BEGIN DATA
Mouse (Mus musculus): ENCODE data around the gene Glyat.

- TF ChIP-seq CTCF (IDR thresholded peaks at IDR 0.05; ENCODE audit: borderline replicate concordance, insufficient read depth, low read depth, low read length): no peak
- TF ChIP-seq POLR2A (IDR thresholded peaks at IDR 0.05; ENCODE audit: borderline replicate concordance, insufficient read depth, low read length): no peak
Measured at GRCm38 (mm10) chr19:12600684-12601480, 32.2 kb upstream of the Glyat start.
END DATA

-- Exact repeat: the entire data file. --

Mouse (Mus musculus): ENCODE data around the gene Glyat.

- TF ChIP-seq CTCF (IDR thresholded peaks at IDR 0.05; ENCODE audit: borderline replicate concordance, insufficient read depth, low read depth, low read length): no peak
- TF ChIP-seq POLR2A (IDR thresholded peaks at IDR 0.05; ENCODE audit: borderline replicate concordance, insufficient read depth, low read length): no peak
Measured at GRCm38 (mm10) chr19:12600684-12601480, 32.2 kb upstream of the Glyat start.